In very good condition, especially given the 1924 circa date. The sapphire beads vary in shape and they range from transparent to translucent, light violetish blue to medium light violetish blue. They range in clarity from lightly to moderately included. A few of the beads look like they might have small chips, but the surface irregularities are typical for this type of "tumbled" material. The carved emeralds range from medium green to medium bluish green. The drop-shaped emerald is semi-translucent and very heavily included and the carved emerald plaque is semi-transparent medium light slightly bluish green and it is between moderately and heavily included, with the majority of the eye-visible inclusions towards the bottom of the emerald. The carved sapphire is medium light violet blue, semi-transparent and moderately included. The buff-top sapphires are deep violetish blue and lightly included with some surface abrasions visible under magnification. The lapis lazuli is dark violetish blue with visible pyrite. The rose-cut diamonds are near colorless and decorative in quality and the single-cut and old European-cut diamonds are approximately I-K color, VS-SI clarity. The clasp can be attached in another pf places to allow the necklace to be worn as a lariat. Accompanied by G├╝belin report no. 13055035 stating that the 41 sapphire beads and one carved sapphire are predominantly of Kashmir origin, with no indications of heating.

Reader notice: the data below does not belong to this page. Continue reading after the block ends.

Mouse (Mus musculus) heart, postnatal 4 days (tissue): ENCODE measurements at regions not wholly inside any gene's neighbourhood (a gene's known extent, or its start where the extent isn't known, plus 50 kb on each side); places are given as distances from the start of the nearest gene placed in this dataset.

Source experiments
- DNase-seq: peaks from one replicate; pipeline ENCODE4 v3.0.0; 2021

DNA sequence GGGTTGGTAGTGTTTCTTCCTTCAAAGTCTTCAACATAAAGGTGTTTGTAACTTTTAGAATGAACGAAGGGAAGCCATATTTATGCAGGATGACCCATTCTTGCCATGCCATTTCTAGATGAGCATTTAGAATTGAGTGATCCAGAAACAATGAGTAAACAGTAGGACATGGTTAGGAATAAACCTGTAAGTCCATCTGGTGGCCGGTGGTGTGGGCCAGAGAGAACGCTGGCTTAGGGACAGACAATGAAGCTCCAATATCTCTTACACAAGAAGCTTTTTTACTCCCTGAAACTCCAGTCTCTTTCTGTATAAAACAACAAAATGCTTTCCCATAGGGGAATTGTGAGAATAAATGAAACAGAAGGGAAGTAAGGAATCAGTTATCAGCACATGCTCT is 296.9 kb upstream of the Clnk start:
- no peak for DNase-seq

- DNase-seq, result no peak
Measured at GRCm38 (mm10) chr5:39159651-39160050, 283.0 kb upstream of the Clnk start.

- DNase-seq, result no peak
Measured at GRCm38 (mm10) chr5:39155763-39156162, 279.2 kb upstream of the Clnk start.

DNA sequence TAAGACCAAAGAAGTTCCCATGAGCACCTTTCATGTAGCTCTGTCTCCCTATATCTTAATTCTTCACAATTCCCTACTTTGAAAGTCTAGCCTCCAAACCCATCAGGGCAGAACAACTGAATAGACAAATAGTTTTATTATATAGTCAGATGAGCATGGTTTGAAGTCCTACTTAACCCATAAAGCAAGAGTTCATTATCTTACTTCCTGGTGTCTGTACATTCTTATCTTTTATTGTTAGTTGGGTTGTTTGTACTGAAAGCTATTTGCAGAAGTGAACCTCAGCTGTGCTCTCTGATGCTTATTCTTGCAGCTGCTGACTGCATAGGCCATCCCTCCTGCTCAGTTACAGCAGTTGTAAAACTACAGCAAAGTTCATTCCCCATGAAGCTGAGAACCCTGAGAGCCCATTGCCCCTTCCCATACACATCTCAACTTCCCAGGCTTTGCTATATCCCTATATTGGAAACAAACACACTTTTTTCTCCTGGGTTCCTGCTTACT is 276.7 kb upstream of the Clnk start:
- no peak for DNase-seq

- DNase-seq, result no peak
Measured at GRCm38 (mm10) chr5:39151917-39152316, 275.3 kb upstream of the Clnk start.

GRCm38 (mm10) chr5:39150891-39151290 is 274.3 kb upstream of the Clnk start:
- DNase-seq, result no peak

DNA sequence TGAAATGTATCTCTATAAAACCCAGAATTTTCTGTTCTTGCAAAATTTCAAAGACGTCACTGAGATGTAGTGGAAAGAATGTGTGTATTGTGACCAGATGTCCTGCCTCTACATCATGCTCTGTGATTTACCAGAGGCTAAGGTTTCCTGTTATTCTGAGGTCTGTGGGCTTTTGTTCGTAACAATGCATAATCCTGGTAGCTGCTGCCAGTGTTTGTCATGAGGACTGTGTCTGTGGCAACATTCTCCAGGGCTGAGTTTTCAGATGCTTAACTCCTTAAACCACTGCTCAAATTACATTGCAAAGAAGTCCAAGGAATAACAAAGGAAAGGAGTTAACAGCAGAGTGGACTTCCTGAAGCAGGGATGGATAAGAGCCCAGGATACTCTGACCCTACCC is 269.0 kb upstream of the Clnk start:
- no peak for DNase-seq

In response to your inquiry, we are pleased to provide you with a general report of the condition of the property described above. Since we are not professional conservators or restorers, we urge you to consult with a restorer or conservator of your choice who will be better able to provide a detailed, professional report. Prospective buyers should inspect each lot to satisfy themselves as to condition and must understand that any statement made by Sotheby's is merely a subjective qualified opinion. Illustrations in the catalogue may not be actual size. Prospective purchasers are reminded that, unless the catalogue description specifically states that a stone is natural, we have assumed that some form of treatment may have been used and that such treatment may not be permanent. Our presale estimates reflect this assumption.